Polysubstance abuse refers to a dependence on multiple substances taken in combination. The risks are higher than abuse of a single drug because mixing various substances can easily lead to entirely unexpected results, side effects, and even overdose. Substance abuse treatment programs are the only safe option for addressing this disorder.
If you or someone you love is regularly abusing multiple drugs, with or without alcohol, it’s time to reach out to Amatus Recovery Centers. Our substance abuse treatment programs may be the key to genuine, long-lasting recovery.
What Is Polysubstance Abuse?
When getting high is all about mixing substances rather than finding a fix of one specific drug, the danger of severe consequences is significant. If you are a polysubstance abuser, you may not be addicted to one particular substance but instead addicted to getting high and interested only in taking drugs in combination to achieve particular – or random – effects.
More than half of opioid deaths involve non-opioids like cocaine or benzos. Conversely, more than half of cocaine overdose deaths include the presence of opioids. Mixing drugs is not a rare occurrence, and drug interactions make diagnosis and treatment of addiction challenging. The effects of one drug often mask the signs of another. There are often common occurrences of polysubstance abuse.
3 Common Occurrences of Polysubstance Abuse
1. Opioids, Benzos, and Alcohol
Three nervous system depressants, when taken together, can be fatal. Opioid and benzo co-occurrence is common, and alcohol is a lubricant in many drug-consuming situations. Tens of thousands of emergency room check-ins per year involve a combination of these three substances. The leading cause of death from this polysubstance combination involves complications related to respiratory depression.
2. Cocaine and Alcohol
Combining drugs that have contrasting effects often means that the amount of each drug is increased. For instance, drinking and doing cocaine will result in more alcohol, and more cocaine, in the bloodstream than if the person had only done one or the other. Also, the risk of cardiovascular complications, alcohol poisoning, and drug overdose increases.
3. Heroin and Cocaine
Commonly referred to as a speedball, the combination of these two drugs is very dangerous. Heroin is a depressant, cocaine a stimulant. The effects on the brain of the two together can lead quickly to incoherence, paranoia, mental impairment, stupor, unconsciousness, stroke, heart attack, and coma. When alcohol is included in this “cocktail,” risks escalate even more quickly.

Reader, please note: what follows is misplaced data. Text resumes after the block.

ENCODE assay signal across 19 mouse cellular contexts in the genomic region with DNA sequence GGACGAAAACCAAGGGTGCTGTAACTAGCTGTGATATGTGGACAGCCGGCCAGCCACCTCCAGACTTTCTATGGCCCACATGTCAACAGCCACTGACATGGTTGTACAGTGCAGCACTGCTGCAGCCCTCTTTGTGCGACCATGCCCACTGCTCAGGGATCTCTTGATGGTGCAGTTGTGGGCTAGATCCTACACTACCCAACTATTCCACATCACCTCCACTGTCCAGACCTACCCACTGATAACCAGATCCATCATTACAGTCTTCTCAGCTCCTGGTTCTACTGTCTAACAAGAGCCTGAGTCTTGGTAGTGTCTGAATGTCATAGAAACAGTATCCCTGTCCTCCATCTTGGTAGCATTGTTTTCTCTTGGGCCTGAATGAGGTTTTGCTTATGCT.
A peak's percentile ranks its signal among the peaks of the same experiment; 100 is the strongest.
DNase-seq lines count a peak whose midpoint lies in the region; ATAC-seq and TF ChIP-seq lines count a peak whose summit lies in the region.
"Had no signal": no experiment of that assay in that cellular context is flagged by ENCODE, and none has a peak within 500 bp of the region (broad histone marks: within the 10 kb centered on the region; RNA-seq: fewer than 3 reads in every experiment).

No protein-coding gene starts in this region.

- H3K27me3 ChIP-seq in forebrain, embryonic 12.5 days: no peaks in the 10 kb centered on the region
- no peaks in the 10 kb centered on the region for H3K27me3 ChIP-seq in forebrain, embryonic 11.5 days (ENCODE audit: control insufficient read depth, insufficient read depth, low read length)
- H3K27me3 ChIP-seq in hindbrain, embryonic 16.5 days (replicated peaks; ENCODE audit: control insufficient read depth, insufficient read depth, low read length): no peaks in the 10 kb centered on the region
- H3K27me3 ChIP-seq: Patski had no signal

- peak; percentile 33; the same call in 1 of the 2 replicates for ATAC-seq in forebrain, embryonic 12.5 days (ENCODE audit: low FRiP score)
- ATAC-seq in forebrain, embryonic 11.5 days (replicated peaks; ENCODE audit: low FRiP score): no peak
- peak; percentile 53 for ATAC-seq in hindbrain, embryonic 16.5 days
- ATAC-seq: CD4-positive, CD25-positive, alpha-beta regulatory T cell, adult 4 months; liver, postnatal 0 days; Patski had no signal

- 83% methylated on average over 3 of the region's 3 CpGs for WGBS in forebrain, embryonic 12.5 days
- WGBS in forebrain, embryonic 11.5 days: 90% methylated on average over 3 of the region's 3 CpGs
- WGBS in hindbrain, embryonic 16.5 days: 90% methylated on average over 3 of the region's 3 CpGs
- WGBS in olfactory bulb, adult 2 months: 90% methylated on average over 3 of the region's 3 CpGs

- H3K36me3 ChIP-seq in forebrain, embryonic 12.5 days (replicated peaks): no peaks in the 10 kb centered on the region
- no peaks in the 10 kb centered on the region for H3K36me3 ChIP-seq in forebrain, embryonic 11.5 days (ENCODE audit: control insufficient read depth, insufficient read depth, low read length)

Some additional common polysubstance partners include:
- Steroids and cocaine
- Suboxone and Adderall
- Valium and alcohol
- Klonopin and Xanax
- Ecstasy and alcohol
What Are Side Effects of Polysubstance Abuse?
The toll taken on the body and brain is not difficult to imagine, but for users in the throes of a polysubstance binge, the danger is the last thing on their minds.
Whether you are mixing anxiety medication with heroin, mixing alcohol with ecstasy and meth, or simply taking whatever you can get your hands on, you are at increased risk of severe side effects such as:
- Respiratory depression
- Cardiac arrest
- Brain damage
- Organ failure
Begin to Heal with Polysubstance Abuse Treatment at Amatus Recovery Centers
Polysubstance abuse is nothing to take lightly. Seeking treatment to stop the cycle of compulsive abuse of multiple substances is the first step toward living a healthier life without the ever-present danger of tragic outcomes.
If you are unsure how to take the first step away from abusing one or many substances, reach out to Amatus Recovery Centers. Why? Because we can help. We offer evidence-based addiction treatment in numerous locations around the country. Our polysubstance abuse treatment will enable you to find your center, live a life of recovery, and rebuild what you’ve lost, whether it is a relationship, a professional aspiration, or an education. Use our online form or call 833.631.0525 today so we can answer all your questions and put your mind at ease: you are not alone and don’t have to do this on your own.